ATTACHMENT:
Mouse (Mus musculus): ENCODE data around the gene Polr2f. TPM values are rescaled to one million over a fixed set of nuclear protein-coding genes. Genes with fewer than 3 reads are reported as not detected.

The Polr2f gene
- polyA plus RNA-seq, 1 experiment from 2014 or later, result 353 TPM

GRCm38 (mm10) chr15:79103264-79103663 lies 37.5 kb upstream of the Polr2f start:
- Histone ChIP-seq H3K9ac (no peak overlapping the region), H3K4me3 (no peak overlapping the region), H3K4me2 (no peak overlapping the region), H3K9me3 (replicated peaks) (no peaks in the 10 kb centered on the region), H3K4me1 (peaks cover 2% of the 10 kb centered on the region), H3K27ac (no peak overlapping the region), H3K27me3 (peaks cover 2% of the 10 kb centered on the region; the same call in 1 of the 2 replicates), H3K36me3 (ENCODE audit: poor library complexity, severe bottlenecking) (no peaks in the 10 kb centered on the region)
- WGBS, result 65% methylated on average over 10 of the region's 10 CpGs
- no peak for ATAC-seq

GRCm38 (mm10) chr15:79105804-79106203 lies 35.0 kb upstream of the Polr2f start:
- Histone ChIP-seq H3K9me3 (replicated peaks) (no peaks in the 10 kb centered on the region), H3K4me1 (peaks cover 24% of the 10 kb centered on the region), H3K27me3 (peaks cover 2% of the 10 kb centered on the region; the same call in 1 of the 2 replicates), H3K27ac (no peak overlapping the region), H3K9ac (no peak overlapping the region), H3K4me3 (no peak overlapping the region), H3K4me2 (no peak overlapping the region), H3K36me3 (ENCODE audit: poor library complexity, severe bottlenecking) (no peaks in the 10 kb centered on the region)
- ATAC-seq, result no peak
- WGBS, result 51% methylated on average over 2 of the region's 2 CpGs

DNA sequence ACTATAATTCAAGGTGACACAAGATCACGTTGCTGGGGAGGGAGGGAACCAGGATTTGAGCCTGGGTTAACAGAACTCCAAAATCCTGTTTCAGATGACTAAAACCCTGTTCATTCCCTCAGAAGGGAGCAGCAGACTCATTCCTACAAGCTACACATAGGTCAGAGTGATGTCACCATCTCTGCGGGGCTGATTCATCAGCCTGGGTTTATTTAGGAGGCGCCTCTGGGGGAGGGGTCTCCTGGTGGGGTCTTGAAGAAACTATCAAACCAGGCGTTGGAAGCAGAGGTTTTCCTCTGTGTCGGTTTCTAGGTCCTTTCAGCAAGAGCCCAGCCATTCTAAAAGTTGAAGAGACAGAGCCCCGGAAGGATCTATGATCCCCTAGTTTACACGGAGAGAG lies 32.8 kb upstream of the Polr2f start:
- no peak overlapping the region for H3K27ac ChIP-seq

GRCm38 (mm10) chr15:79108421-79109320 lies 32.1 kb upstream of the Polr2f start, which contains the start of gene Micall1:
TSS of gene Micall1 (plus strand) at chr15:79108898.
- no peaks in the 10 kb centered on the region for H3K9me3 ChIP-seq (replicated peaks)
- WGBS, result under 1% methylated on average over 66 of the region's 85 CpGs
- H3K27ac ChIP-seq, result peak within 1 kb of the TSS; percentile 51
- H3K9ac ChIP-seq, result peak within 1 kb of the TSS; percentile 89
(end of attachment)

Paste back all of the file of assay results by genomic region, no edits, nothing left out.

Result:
Mouse (Mus musculus): ENCODE data around the gene Polr2f. TPM values are rescaled to one million over a fixed set of nuclear protein-coding genes. Genes with fewer than 3 reads are reported as not detected.

The Polr2f gene
- polyA plus RNA-seq, 1 experiment from 2014 or later, result 353 TPM

GRCm38 (mm10) chr15:79103264-79103663 lies 37.5 kb upstream of the Polr2f start:
- Histone ChIP-seq H3K9ac (no peak overlapping the region), H3K4me3 (no peak overlapping the region), H3K4me2 (no peak overlapping the region), H3K9me3 (replicated peaks) (no peaks in the 10 kb centered on the region), H3K4me1 (peaks cover 2% of the 10 kb centered on the region), H3K27ac (no peak overlapping the region), H3K27me3 (peaks cover 2% of the 10 kb centered on the region; the same call in 1 of the 2 replicates), H3K36me3 (ENCODE audit: poor library complexity, severe bottlenecking) (no peaks in the 10 kb centered on the region)
- WGBS, result 65% methylated on average over 10 of the region's 10 CpGs
- no peak for ATAC-seq

GRCm38 (mm10) chr15:79105804-79106203 lies 35.0 kb upstream of the Polr2f start:
- Histone ChIP-seq H3K9me3 (replicated peaks) (no peaks in the 10 kb centered on the region), H3K4me1 (peaks cover 24% of the 10 kb centered on the region), H3K27me3 (peaks cover 2% of the 10 kb centered on the region; the same call in 1 of the 2 replicates), H3K27ac (no peak overlapping the region), H3K9ac (no peak overlapping the region), H3K4me3 (no peak overlapping the region), H3K4me2 (no peak overlapping the region), H3K36me3 (ENCODE audit: poor library complexity, severe bottlenecking) (no peaks in the 10 kb centered on the region)
- ATAC-seq, result no peak
- WGBS, result 51% methylated on average over 2 of the region's 2 CpGs

DNA sequence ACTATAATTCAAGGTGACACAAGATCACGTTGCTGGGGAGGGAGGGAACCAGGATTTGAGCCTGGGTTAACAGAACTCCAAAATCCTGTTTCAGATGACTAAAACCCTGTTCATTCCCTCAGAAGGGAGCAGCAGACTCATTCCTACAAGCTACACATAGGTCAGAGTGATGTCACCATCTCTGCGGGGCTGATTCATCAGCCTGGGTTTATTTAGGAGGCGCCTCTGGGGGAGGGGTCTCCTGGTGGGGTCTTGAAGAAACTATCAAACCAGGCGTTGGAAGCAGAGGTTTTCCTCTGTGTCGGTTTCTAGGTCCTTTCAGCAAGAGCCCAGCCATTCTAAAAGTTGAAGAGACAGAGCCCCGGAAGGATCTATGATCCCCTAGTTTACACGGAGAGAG lies 32.8 kb upstream of the Polr2f start:
- no peak overlapping the region for H3K27ac ChIP-seq

GRCm38 (mm10) chr15:79108421-79109320 lies 32.1 kb upstream of the Polr2f start, which contains the start of gene Micall1:
TSS of gene Micall1 (plus strand) at chr15:79108898.
- no peaks in the 10 kb centered on the region for H3K9me3 ChIP-seq (replicated peaks)
- WGBS, result under 1% methylated on average over 66 of the region's 85 CpGs
- H3K27ac ChIP-seq, result peak within 1 kb of the TSS; percentile 51
- H3K9ac ChIP-seq, result peak within 1 kb of the TSS; percentile 89